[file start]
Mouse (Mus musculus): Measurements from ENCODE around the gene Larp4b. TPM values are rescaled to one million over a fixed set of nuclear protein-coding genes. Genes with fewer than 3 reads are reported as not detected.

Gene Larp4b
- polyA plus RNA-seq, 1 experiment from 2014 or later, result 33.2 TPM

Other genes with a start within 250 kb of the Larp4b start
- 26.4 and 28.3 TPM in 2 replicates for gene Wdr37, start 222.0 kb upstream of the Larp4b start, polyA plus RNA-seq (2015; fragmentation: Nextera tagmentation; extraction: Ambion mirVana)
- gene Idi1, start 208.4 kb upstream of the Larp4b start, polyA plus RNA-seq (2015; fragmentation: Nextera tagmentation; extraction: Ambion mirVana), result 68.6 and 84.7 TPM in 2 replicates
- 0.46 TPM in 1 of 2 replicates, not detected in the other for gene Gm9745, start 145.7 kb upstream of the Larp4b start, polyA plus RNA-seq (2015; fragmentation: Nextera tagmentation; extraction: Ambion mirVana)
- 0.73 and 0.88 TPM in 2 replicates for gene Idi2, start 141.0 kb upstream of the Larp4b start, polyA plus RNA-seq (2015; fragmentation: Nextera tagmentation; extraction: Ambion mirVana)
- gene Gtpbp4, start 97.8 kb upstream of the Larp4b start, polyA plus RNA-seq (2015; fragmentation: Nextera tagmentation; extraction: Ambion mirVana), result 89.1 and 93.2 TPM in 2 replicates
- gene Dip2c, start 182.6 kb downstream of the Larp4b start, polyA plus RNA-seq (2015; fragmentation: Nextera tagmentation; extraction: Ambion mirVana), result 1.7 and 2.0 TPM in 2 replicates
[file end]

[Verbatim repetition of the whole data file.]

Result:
Mouse (Mus musculus): Measurements from ENCODE around the gene Larp4b. TPM values are rescaled to one million over a fixed set of nuclear protein-coding genes. Genes with fewer than 3 reads are reported as not detected.

Gene Larp4b
- polyA plus RNA-seq, 1 experiment from 2014 or later, result 33.2 TPM

Other genes with a start within 250 kb of the Larp4b start
- 26.4 and 28.3 TPM in 2 replicates for gene Wdr37, start 222.0 kb upstream of the Larp4b start, polyA plus RNA-seq (2015; fragmentation: Nextera tagmentation; extraction: Ambion mirVana)
- gene Idi1, start 208.4 kb upstream of the Larp4b start, polyA plus RNA-seq (2015; fragmentation: Nextera tagmentation; extraction: Ambion mirVana), result 68.6 and 84.7 TPM in 2 replicates
- 0.46 TPM in 1 of 2 replicates, not detected in the other for gene Gm9745, start 145.7 kb upstream of the Larp4b start, polyA plus RNA-seq (2015; fragmentation: Nextera tagmentation; extraction: Ambion mirVana)
- 0.73 and 0.88 TPM in 2 replicates for gene Idi2, start 141.0 kb upstream of the Larp4b start, polyA plus RNA-seq (2015; fragmentation: Nextera tagmentation; extraction: Ambion mirVana)
- gene Gtpbp4, start 97.8 kb upstream of the Larp4b start, polyA plus RNA-seq (2015; fragmentation: Nextera tagmentation; extraction: Ambion mirVana), result 89.1 and 93.2 TPM in 2 replicates
- gene Dip2c, start 182.6 kb downstream of the Larp4b start, polyA plus RNA-seq (2015; fragmentation: Nextera tagmentation; extraction: Ambion mirVana), result 1.7 and 2.0 TPM in 2 replicates